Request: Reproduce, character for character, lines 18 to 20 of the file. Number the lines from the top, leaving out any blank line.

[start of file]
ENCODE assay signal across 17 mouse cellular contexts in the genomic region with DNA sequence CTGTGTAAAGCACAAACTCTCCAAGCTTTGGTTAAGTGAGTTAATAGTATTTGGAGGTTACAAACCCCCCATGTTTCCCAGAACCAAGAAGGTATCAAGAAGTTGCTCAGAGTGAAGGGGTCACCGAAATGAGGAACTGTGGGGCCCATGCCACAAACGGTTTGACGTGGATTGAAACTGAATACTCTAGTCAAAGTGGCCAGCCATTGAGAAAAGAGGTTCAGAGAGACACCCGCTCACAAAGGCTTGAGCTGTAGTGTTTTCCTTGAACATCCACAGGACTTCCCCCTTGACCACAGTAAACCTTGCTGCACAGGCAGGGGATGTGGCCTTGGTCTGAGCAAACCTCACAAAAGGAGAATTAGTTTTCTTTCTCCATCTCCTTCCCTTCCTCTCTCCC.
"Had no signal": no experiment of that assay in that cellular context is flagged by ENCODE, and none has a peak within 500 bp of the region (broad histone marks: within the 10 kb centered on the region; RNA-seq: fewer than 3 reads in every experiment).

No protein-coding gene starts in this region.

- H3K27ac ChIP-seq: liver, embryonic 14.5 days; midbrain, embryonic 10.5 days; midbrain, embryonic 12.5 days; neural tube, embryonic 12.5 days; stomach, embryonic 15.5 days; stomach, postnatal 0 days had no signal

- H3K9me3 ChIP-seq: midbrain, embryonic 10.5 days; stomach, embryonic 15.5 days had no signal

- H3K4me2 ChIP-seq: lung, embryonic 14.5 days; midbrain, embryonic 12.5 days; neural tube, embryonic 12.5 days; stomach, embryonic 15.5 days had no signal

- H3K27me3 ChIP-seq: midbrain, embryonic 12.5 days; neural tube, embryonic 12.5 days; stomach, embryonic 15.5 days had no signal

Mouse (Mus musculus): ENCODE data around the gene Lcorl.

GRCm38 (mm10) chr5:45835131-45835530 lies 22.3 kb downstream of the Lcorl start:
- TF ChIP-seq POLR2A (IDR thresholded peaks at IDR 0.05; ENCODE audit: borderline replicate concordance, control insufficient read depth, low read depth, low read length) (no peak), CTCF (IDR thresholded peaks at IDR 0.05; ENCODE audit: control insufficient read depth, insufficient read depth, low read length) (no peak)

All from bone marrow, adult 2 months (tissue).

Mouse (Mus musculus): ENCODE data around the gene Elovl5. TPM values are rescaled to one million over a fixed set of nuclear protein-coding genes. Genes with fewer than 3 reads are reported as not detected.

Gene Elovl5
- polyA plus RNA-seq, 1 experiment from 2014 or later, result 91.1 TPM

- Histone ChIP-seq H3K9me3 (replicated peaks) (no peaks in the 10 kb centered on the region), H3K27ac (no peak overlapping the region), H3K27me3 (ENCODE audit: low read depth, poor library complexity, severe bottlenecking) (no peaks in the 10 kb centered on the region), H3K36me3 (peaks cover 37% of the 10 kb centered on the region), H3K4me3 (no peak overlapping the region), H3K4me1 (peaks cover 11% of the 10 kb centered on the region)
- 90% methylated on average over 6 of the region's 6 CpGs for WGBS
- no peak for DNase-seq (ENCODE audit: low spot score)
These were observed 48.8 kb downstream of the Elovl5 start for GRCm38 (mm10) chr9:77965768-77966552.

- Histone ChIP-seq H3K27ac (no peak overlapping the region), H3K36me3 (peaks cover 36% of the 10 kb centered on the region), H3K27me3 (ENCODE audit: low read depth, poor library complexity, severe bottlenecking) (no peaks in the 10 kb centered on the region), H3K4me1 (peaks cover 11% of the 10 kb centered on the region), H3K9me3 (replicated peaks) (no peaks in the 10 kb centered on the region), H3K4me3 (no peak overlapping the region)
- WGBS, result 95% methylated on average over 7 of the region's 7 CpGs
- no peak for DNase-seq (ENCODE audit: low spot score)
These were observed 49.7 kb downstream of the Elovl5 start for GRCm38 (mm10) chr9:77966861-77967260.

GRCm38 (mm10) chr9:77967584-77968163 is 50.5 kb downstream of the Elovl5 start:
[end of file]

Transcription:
These were observed 48.8 kb downstream of the Elovl5 start for GRCm38 (mm10) chr9:77965768-77966552.

- Histone ChIP-seq H3K27ac (no peak overlapping the region), H3K36me3 (peaks cover 36% of the 10 kb centered on the region), H3K27me3 (ENCODE audit: low read depth, poor library complexity, severe bottlenecking) (no peaks in the 10 kb centered on the region), H3K4me1 (peaks cover 11% of the 10 kb centered on the region), H3K9me3 (replicated peaks) (no peaks in the 10 kb centered on the region), H3K4me3 (no peak overlapping the region)
- WGBS, result 95% methylated on average over 7 of the region's 7 CpGs